Dava Sobel included 21 letters written to Galileo by his eldest daughter, Virginia Galilei, in her 1999 "historical memoir" GALILEO'S DAUGHTER. Virginia entered a convent at the age of 13, took the name Suor Maria Celeste and became a faithful corespondent to her famous father, who kept many of her letters. In LETTERS TO FATHER: Suor Maria Celeste to Galileo, 1623–1633, Sobel provides the first English translation of all 124 extant letters from daughter to father. The decade's worth of letters touch on many of the key events of the times, most notably the appearance of Galileo before the Holy Office of the Inquisition.
LETTERS TO FATHER presents the letters in both the original Italian and in English, with the two versions appearing on facing pages. While this might be helpful to scholars (or to those seeking an interesting, but fairly limited, way to learn some Italian), it is unnecessarily distracting to the lay reader, who really only needs the pages that appear on the right side of the book. Sobel's annotations, however, are quite helpful, filling in historical and personal information without becoming intrusive or long–winded.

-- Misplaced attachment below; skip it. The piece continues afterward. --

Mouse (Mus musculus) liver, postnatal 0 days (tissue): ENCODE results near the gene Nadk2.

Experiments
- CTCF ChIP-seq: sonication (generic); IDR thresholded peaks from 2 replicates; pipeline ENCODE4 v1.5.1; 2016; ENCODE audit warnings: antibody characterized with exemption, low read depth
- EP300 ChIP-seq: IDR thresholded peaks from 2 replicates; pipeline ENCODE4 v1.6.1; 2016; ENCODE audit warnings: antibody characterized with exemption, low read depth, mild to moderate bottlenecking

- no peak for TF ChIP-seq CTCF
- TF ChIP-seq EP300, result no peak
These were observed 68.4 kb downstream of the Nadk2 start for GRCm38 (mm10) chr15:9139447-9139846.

The clarity and brevity of the notes allows the focus to remain on the letters themselves, and they are wholly fascinating. While many of them mention the plague and various remedies and precautions to battle the scourge, and many more deal with Galileo's trial and subsequent house arrest, even the letters that touch on nothing more than everyday matters --- the need for more citrons to make treats for Galileo, the state of the wine in Galileo's casks, the health of the nuns --- are absorbing because they serve to humanize one of the great mythic figures of history.
LETTERS TO FATHER reveals Galileo as more than a brilliant scientist at odds with the Church. He was a father, a gardener, a generous giver to those in need, a person with bills to pay and a man who tended to drink more than his daughter felt was good for him. While he is revered today for his contributions to science, in his own day he was highly esteemed by many who could scarcely fathom his theories and discoveries but who were touched by his kindness. Indeed, one of the most interesting things about the letters is the revelation that Suor Marie Celeste's fellow nuns and others associated with the Church continued to honor and pray for Galileo long after his sentence had been handed down by Church officials.
Revealing Galileo's character in a way no biography could approach, LETTERS TO FATHER is an important work, and Sobel's efforts to bring it to the English–speaking world are to be commended.
Reviewed by Rob Cline on December 31, 2002
Letters to Father: Suor Maria Celeste to Galileo, 1623–1633